Just Say Nokia

By eweek  |  Posted 2003-04-10 Print this article Print

  • Apple is the brand. Theres no way in Helsinki that Steve Jobs will stand for the kind of customer ownership Sumo match that Nokia has been playing with the carriers for the past few years, only to see its market share start to be eroded by Korean insurgents. In Steves world, distribution is a necessary evil; I can just see him storming around the board room, asking Al Gore why users cant just come to Cupertino to pick up their Macs? (As for me, my Gulfstream is in the shop.) Dissatisfied with the retail experience for its products, Apple launched its own stores after already having a successful online direct channel; thats vertical integration on the scale of the Seattle Space Needle. The company wants to control so much of the user experience—from your presentation package to your email address—that if it could break even delivering its own products instead of using Airborne Express, it would. In theory, a controlled network concept like SPOT would probably appeal to Apple (just add those usage charges to .Mac), but Apple tends to favor media-rich experiences, not something that is ultimately bionic WAP.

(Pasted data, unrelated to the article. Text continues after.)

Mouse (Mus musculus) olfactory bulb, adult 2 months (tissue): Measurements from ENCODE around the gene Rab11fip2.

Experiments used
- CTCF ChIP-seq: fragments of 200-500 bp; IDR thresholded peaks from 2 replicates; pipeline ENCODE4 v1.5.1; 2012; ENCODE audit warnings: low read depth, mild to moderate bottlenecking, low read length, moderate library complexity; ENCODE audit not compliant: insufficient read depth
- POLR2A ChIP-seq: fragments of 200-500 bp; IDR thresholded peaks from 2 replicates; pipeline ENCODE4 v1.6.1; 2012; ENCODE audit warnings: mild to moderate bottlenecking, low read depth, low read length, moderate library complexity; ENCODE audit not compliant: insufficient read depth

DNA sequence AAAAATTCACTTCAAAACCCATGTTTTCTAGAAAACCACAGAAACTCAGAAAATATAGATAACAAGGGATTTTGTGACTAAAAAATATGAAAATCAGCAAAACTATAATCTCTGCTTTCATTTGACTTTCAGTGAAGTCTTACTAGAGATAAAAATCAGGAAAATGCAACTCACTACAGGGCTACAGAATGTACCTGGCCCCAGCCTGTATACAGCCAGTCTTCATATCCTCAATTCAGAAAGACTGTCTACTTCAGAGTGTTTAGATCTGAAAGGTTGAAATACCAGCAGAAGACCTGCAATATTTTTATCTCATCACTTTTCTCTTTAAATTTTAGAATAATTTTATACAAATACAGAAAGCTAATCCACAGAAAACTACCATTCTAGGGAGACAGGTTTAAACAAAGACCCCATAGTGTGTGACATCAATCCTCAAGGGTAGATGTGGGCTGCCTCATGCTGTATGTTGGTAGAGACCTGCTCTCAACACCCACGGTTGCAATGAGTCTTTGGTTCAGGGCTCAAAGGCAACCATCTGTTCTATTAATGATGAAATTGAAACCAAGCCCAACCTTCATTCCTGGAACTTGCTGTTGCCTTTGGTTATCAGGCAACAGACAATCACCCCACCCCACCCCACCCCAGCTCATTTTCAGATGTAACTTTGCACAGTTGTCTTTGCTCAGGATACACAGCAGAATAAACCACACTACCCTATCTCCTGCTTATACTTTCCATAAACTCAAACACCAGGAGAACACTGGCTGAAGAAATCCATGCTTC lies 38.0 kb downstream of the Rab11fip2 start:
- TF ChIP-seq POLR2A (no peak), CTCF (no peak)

• A lack of Mac. At some point, Steve the clone-killer is going to have to test the waters outside the Mac market if he really wants to expand market share. Until then, however, Apples products must follow at least a cursory orbit around the Macintosh. Sure, cell phones are part of the "digital lifestyle" that once punctuated Steves keynotes, but are they really going to move beyond the Sony Ericsson clicker in adding value to the platform?
  • The rough ride. Id hate to be the business analyst trying to defend this idea to Steve Jobs. Unlike the MP3 player business, which was relatively immature, success in the cell phone business is harder to find than Nemo. Qualcomm and Ericsson basically threw in the towel, not even Sonys brand image has helped Sony Ericsson rise in the ranks, and Microsoft cant seem to buy its way in. Competition is fierce and global, and product cycles are shorter than they are in the PC business.


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